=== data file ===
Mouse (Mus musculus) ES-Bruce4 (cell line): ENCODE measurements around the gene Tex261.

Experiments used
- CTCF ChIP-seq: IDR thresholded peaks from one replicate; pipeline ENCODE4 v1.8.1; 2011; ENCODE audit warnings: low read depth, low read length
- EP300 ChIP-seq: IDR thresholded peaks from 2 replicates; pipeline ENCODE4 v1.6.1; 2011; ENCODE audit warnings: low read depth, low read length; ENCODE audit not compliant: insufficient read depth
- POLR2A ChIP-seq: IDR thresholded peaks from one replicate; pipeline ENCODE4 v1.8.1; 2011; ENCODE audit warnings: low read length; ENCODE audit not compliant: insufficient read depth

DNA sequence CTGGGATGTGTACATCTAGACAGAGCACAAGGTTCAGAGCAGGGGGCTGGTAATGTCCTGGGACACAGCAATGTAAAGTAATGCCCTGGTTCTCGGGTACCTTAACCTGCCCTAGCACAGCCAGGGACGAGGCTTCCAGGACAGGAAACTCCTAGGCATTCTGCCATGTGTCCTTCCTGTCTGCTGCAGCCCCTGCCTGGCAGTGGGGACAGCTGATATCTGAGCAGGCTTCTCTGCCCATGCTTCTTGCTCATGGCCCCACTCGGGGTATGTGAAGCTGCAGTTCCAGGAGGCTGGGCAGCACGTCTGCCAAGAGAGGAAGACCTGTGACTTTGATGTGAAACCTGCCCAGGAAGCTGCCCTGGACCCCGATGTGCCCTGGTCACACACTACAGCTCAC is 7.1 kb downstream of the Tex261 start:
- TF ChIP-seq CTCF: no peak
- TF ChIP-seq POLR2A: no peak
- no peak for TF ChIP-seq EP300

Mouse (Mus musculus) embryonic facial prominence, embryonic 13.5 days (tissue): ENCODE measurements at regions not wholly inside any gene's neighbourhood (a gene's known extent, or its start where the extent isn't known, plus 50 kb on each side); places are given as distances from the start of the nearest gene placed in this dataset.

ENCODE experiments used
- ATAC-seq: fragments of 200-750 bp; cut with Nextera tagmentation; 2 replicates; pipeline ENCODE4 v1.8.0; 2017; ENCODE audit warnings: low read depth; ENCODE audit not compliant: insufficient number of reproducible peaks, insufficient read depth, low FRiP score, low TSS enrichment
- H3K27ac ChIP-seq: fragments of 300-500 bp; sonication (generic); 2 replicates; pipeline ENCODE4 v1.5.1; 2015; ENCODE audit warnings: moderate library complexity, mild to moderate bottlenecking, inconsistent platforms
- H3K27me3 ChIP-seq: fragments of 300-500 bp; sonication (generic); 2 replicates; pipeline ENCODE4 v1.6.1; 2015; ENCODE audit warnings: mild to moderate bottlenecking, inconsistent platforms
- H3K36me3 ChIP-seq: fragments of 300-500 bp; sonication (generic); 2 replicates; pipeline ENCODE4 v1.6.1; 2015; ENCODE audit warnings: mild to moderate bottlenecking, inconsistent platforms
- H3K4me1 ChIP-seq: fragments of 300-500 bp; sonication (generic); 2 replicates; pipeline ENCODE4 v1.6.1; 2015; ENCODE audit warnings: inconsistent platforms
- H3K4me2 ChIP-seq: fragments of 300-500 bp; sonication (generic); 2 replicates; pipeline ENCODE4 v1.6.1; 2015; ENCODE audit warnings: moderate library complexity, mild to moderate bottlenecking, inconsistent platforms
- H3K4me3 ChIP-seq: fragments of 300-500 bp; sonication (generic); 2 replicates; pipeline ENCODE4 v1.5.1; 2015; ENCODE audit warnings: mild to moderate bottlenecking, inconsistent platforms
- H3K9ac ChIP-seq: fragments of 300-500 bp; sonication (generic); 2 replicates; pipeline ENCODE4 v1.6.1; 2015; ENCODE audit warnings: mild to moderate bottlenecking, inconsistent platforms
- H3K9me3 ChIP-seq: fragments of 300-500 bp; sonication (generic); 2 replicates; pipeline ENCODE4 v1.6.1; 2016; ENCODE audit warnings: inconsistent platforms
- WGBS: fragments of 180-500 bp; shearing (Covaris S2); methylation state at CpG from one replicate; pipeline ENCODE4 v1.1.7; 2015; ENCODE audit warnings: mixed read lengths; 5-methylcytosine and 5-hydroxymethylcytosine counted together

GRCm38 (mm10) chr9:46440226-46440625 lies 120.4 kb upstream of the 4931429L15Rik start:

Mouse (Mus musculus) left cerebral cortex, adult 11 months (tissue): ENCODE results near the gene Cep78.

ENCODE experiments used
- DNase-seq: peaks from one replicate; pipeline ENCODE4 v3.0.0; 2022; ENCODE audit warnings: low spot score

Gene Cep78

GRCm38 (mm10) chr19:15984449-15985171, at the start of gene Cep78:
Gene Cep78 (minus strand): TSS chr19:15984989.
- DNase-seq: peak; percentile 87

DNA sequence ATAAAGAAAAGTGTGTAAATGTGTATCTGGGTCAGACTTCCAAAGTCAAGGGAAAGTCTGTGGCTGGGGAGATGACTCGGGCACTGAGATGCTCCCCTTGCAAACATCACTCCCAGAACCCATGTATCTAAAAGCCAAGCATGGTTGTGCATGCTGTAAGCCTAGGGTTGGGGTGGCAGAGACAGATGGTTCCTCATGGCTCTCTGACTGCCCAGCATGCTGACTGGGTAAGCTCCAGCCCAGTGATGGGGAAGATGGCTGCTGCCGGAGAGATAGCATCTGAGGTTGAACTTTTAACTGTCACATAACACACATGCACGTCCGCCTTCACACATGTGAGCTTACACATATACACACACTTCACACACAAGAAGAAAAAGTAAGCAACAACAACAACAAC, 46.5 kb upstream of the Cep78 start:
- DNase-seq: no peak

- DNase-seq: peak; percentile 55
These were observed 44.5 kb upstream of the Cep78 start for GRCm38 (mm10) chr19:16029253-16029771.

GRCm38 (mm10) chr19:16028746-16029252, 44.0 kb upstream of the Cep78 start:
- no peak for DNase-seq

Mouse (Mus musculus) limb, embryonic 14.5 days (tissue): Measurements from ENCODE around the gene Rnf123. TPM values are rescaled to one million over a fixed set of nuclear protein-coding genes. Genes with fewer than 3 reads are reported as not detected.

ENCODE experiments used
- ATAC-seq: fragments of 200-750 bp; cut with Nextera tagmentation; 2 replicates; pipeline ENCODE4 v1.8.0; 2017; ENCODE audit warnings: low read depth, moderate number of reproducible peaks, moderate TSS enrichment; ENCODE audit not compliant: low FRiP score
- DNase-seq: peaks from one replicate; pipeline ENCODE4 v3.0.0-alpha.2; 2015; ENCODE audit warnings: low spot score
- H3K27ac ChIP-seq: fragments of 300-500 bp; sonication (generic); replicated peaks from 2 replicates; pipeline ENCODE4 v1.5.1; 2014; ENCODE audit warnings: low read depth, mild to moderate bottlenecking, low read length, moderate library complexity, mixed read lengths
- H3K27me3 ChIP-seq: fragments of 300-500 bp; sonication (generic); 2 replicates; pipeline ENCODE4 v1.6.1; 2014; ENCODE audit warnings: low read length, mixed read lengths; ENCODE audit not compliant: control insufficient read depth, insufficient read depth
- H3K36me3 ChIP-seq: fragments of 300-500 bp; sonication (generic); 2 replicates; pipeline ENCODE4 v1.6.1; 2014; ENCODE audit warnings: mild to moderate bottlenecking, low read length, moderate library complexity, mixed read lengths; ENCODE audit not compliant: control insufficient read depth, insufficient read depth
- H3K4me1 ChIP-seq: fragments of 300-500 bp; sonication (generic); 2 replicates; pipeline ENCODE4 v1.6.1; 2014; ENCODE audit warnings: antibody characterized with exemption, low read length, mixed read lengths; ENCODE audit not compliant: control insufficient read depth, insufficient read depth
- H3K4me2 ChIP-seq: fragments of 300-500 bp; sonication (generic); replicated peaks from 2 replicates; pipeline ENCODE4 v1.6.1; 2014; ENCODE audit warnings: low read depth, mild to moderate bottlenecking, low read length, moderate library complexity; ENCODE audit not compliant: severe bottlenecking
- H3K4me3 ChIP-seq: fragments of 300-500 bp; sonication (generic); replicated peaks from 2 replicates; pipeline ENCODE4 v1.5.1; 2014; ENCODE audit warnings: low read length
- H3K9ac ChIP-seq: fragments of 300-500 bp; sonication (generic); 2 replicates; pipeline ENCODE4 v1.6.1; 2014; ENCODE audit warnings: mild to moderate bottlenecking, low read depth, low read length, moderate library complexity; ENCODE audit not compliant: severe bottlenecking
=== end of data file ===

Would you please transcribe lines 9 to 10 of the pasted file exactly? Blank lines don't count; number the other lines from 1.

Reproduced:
- no peak for TF ChIP-seq EP300

Mouse (Mus musculus) embryonic facial prominence, embryonic 13.5 days (tissue): ENCODE measurements at regions not wholly inside any gene's neighbourhood (a gene's known extent, or its start where the extent isn't known, plus 50 kb on each side); places are given as distances from the start of the nearest gene placed in this dataset.